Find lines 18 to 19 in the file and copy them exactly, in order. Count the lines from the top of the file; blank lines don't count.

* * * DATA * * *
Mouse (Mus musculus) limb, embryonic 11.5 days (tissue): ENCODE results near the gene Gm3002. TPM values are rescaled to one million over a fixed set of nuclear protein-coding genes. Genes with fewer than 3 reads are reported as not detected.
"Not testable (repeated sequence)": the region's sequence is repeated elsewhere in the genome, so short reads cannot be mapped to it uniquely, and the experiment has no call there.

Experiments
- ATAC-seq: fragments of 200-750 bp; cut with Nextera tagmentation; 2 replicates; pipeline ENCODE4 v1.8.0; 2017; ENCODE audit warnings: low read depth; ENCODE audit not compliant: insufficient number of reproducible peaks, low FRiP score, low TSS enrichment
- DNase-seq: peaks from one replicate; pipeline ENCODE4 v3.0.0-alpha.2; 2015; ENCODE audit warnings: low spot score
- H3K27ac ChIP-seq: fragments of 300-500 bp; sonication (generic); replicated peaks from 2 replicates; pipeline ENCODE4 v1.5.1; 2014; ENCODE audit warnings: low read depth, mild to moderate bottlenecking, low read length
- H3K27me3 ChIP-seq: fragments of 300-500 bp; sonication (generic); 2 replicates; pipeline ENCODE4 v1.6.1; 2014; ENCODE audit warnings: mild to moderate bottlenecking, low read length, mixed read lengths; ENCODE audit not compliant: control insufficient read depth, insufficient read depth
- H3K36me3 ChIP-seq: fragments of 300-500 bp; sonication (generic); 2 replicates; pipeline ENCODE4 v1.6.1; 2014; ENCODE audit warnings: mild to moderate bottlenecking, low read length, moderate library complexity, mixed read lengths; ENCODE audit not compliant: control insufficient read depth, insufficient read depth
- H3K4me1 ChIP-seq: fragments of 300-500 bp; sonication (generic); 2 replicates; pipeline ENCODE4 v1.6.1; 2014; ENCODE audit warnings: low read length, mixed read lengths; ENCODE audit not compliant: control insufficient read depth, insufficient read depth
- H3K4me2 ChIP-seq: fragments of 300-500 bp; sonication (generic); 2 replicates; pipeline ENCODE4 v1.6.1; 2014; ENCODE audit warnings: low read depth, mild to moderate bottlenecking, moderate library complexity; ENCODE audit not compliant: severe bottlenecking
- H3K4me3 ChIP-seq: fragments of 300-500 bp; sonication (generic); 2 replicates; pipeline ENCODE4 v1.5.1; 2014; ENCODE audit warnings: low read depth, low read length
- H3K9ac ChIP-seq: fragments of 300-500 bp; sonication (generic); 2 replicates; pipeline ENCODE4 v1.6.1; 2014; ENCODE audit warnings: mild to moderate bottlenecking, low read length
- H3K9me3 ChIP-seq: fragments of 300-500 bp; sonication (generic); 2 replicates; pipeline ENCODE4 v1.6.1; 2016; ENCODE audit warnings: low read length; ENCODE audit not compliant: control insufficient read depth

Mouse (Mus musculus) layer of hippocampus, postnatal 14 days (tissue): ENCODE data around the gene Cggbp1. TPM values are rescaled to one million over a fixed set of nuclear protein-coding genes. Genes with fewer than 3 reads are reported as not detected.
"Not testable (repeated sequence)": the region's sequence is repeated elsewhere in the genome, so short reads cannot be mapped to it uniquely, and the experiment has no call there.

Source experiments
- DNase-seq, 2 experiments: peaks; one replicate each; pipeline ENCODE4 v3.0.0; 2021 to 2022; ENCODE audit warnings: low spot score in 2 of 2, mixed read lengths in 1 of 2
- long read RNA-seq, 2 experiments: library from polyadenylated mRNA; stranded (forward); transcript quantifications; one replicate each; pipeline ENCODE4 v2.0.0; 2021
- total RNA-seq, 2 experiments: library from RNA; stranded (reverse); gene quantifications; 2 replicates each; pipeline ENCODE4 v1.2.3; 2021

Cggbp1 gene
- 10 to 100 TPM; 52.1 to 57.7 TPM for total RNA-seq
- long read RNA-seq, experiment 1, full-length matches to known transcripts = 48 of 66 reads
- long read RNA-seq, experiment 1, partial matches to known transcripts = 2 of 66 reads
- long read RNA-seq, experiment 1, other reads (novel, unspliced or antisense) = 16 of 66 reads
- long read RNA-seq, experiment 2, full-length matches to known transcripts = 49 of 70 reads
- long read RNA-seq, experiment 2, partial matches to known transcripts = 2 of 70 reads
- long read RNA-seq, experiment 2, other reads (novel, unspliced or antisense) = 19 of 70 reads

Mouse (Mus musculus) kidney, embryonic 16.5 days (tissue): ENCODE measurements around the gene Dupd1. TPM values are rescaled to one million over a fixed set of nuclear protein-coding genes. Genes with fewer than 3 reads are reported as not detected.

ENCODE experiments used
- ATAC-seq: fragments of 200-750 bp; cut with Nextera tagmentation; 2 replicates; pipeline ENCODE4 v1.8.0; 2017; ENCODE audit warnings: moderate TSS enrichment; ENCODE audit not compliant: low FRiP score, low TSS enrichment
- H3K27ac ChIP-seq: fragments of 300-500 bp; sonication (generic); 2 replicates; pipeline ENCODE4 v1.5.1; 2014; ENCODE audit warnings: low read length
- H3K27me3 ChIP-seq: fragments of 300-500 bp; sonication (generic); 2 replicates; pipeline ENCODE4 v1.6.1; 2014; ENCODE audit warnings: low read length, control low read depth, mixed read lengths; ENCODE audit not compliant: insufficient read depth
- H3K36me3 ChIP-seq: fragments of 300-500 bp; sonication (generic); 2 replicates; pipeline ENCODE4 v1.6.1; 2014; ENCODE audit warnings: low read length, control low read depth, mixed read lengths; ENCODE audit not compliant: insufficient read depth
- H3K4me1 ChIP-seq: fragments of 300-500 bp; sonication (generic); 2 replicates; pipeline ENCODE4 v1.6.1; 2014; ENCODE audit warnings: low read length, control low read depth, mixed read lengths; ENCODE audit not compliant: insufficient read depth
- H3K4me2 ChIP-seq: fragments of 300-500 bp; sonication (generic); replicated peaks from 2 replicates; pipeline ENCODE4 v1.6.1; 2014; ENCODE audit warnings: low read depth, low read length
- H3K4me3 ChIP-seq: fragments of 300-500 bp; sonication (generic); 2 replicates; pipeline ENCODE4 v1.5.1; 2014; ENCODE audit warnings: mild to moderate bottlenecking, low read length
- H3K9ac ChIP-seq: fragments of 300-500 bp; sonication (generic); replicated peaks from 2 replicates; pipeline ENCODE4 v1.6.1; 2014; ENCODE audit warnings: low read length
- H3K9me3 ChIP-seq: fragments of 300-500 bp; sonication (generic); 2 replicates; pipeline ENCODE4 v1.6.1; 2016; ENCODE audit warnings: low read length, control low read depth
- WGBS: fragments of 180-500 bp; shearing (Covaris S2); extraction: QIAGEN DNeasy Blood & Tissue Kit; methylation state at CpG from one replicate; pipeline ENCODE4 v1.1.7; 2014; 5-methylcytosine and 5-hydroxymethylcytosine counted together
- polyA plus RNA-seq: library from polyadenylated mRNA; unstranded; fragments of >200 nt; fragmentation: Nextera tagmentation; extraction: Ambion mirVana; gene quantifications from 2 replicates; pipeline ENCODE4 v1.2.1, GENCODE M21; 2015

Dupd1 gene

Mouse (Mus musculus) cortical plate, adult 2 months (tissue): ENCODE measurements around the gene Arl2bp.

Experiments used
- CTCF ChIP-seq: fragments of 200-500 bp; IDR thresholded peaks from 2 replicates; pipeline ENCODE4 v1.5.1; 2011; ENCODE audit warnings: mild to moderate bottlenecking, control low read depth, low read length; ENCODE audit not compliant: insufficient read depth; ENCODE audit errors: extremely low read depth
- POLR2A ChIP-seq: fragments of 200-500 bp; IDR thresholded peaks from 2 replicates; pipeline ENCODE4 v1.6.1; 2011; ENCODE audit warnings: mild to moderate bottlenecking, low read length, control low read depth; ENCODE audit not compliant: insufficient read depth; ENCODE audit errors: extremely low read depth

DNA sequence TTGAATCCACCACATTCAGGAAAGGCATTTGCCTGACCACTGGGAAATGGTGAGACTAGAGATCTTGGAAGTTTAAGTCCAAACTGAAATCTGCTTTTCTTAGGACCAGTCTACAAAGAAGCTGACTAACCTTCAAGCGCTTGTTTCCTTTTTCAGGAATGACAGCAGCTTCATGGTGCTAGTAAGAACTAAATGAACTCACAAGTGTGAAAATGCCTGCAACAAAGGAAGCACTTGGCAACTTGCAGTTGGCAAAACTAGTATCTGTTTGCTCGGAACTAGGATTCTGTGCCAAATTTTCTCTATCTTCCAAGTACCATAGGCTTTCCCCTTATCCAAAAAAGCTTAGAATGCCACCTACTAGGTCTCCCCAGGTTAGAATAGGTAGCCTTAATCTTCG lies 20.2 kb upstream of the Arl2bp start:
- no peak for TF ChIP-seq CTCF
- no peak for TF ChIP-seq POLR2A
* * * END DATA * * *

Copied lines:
- long read RNA-seq, 2 experiments: library from polyadenylated mRNA; stranded (forward); transcript quantifications; one replicate each; pipeline ENCODE4 v2.0.0; 2021
- total RNA-seq, 2 experiments: library from RNA; stranded (reverse); gene quantifications; 2 replicates each; pipeline ENCODE4 v1.2.3; 2021